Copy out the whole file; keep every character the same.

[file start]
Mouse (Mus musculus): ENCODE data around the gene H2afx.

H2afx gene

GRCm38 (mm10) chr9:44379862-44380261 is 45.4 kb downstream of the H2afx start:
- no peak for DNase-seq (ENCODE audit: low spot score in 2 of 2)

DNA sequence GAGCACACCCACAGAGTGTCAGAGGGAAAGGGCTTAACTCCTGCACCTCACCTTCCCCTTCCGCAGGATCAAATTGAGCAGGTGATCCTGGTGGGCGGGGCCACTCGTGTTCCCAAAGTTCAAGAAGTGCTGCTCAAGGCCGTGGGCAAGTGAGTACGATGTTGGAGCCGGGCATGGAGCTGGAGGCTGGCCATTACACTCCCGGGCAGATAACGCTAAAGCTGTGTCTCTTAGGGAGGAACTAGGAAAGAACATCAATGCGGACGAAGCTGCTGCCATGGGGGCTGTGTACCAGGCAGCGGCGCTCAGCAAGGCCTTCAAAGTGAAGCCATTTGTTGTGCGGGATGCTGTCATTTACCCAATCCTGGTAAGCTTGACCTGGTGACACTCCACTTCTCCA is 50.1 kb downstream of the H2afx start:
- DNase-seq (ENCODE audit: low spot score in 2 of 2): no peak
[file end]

Mouse (Mus musculus): ENCODE data around the gene H2afx.

H2afx gene

GRCm38 (mm10) chr9:44379862-44380261 is 45.4 kb downstream of the H2afx start:
- no peak for DNase-seq (ENCODE audit: low spot score in 2 of 2)

DNA sequence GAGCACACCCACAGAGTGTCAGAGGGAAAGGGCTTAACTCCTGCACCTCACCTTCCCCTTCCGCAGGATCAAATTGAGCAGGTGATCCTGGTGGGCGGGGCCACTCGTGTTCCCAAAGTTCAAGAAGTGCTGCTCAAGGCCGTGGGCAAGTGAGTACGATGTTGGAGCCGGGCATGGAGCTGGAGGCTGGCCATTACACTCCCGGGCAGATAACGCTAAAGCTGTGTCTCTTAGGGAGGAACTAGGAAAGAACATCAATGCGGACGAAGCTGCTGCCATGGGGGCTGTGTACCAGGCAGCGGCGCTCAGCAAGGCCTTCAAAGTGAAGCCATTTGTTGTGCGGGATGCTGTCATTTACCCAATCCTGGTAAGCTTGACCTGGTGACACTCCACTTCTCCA is 50.1 kb downstream of the H2afx start:
- DNase-seq (ENCODE audit: low spot score in 2 of 2): no peak